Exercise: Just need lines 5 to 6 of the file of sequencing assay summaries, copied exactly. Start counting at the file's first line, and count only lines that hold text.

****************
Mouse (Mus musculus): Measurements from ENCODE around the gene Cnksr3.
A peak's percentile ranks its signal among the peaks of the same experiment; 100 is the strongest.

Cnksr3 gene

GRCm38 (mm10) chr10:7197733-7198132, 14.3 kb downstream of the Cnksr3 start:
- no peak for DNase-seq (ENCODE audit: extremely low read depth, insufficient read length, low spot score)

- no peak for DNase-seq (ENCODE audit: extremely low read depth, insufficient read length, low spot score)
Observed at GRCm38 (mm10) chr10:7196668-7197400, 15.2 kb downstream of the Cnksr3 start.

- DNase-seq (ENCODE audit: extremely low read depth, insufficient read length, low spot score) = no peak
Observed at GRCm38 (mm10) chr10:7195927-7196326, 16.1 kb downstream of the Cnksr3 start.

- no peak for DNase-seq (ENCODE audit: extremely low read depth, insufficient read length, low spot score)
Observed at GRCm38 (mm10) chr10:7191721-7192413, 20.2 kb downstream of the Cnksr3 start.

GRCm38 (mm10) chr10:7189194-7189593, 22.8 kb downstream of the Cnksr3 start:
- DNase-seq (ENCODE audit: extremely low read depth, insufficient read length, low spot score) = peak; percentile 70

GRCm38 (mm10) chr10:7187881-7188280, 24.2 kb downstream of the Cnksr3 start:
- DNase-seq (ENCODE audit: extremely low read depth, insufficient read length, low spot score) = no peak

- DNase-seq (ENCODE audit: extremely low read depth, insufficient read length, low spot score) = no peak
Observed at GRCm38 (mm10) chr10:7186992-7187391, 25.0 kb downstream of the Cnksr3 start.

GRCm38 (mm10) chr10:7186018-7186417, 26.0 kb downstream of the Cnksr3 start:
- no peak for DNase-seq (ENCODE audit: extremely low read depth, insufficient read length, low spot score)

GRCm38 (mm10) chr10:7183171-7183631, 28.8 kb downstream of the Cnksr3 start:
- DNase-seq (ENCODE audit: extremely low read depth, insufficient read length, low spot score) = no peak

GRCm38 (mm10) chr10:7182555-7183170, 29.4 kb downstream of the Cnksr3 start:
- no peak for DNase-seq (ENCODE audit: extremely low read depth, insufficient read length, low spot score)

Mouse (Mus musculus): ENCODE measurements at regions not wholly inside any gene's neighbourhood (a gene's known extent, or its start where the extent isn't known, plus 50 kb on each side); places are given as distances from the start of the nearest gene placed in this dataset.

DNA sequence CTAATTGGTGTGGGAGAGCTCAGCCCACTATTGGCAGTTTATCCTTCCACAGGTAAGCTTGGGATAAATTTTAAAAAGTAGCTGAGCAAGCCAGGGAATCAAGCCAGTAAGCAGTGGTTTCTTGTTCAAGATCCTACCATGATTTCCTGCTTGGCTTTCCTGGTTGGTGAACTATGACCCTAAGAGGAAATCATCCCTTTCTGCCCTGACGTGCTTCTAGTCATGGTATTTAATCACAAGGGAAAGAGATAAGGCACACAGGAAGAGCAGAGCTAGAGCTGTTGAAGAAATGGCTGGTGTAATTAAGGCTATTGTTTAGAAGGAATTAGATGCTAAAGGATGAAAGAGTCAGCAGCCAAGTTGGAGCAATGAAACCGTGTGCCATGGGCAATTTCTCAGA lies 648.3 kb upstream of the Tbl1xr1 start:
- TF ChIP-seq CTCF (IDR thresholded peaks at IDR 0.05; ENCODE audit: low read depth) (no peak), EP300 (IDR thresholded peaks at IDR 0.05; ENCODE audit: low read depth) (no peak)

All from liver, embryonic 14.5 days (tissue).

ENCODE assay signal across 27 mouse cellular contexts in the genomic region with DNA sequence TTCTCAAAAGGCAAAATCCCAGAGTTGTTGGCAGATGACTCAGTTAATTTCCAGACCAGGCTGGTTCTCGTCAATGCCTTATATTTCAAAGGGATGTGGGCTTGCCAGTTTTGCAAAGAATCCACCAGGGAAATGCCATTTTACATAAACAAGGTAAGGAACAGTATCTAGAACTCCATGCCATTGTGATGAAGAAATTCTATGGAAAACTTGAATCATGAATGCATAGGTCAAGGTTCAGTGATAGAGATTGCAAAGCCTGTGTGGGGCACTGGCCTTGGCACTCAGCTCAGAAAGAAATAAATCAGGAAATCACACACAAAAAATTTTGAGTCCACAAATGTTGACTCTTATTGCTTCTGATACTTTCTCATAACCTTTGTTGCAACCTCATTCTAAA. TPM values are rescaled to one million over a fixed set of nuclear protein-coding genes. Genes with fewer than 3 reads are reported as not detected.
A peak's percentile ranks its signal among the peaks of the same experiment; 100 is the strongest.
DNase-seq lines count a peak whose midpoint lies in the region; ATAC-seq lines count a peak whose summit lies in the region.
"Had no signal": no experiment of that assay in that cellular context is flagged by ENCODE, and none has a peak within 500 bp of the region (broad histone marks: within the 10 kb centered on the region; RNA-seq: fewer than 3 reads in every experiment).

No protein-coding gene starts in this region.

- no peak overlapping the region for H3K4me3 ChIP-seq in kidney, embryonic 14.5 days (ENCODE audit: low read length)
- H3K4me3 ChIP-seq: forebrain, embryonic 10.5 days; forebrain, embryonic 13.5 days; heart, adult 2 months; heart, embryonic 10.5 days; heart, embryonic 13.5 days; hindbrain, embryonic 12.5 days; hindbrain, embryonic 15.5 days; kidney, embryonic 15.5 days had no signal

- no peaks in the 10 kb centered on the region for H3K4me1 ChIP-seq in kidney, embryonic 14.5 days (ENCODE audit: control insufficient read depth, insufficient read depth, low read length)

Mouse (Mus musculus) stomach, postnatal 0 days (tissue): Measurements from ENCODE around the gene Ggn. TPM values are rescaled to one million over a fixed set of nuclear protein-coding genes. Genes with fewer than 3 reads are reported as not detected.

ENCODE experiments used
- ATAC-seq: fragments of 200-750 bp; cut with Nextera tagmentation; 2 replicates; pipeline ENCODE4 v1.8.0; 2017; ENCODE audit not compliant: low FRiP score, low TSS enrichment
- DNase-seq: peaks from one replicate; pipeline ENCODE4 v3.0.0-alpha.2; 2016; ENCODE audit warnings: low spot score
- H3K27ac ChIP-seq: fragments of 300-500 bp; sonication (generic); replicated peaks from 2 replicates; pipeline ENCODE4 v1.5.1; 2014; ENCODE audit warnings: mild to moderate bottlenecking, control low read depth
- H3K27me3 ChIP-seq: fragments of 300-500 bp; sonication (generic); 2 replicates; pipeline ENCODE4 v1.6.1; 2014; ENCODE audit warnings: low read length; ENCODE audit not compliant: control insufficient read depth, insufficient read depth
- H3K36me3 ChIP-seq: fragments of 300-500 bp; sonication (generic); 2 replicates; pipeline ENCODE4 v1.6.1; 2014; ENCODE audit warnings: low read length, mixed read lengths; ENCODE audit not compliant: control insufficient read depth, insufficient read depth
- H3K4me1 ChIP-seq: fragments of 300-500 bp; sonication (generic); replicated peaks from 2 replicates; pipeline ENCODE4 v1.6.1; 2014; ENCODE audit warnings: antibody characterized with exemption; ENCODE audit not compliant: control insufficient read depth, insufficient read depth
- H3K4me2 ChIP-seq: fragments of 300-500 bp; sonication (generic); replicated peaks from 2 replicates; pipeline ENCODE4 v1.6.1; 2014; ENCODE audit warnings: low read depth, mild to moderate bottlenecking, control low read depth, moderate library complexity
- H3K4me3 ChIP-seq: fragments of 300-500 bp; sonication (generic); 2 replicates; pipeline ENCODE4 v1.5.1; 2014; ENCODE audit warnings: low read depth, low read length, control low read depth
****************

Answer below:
- no peak for DNase-seq (ENCODE audit: extremely low read depth, insufficient read length, low spot score)

- no peak for DNase-seq (ENCODE audit: extremely low read depth, insufficient read length, low spot score)